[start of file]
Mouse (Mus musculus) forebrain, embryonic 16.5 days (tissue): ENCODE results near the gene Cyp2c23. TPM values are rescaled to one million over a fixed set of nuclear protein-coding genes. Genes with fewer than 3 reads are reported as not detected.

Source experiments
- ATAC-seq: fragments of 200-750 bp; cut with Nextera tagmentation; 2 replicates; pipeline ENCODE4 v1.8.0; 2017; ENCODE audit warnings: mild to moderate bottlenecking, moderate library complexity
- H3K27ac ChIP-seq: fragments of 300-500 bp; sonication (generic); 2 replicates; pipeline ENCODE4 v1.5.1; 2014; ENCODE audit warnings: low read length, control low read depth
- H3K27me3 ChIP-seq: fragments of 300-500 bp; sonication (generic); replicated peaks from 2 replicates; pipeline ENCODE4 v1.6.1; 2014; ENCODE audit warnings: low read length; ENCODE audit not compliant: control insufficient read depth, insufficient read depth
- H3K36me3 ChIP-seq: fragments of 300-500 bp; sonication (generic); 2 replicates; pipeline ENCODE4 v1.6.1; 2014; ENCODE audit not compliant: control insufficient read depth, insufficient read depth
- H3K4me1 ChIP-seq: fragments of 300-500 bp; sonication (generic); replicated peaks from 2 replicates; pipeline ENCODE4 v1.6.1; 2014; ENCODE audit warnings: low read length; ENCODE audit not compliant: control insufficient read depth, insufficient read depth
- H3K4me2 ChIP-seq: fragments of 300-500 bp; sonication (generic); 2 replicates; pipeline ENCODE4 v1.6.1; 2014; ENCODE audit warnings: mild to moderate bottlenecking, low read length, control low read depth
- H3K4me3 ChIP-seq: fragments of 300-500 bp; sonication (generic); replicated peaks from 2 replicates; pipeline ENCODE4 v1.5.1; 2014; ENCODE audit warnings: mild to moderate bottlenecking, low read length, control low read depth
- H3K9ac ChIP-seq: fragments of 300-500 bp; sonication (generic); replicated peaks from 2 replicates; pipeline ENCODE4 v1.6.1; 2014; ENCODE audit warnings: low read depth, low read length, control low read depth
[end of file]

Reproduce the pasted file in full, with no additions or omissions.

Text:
Mouse (Mus musculus) forebrain, embryonic 16.5 days (tissue): ENCODE results near the gene Cyp2c23. TPM values are rescaled to one million over a fixed set of nuclear protein-coding genes. Genes with fewer than 3 reads are reported as not detected.

Source experiments
- ATAC-seq: fragments of 200-750 bp; cut with Nextera tagmentation; 2 replicates; pipeline ENCODE4 v1.8.0; 2017; ENCODE audit warnings: mild to moderate bottlenecking, moderate library complexity
- H3K27ac ChIP-seq: fragments of 300-500 bp; sonication (generic); 2 replicates; pipeline ENCODE4 v1.5.1; 2014; ENCODE audit warnings: low read length, control low read depth
- H3K27me3 ChIP-seq: fragments of 300-500 bp; sonication (generic); replicated peaks from 2 replicates; pipeline ENCODE4 v1.6.1; 2014; ENCODE audit warnings: low read length; ENCODE audit not compliant: control insufficient read depth, insufficient read depth
- H3K36me3 ChIP-seq: fragments of 300-500 bp; sonication (generic); 2 replicates; pipeline ENCODE4 v1.6.1; 2014; ENCODE audit not compliant: control insufficient read depth, insufficient read depth
- H3K4me1 ChIP-seq: fragments of 300-500 bp; sonication (generic); replicated peaks from 2 replicates; pipeline ENCODE4 v1.6.1; 2014; ENCODE audit warnings: low read length; ENCODE audit not compliant: control insufficient read depth, insufficient read depth
- H3K4me2 ChIP-seq: fragments of 300-500 bp; sonication (generic); 2 replicates; pipeline ENCODE4 v1.6.1; 2014; ENCODE audit warnings: mild to moderate bottlenecking, low read length, control low read depth
- H3K4me3 ChIP-seq: fragments of 300-500 bp; sonication (generic); replicated peaks from 2 replicates; pipeline ENCODE4 v1.5.1; 2014; ENCODE audit warnings: mild to moderate bottlenecking, low read length, control low read depth
- H3K9ac ChIP-seq: fragments of 300-500 bp; sonication (generic); replicated peaks from 2 replicates; pipeline ENCODE4 v1.6.1; 2014; ENCODE audit warnings: low read depth, low read length, control low read depth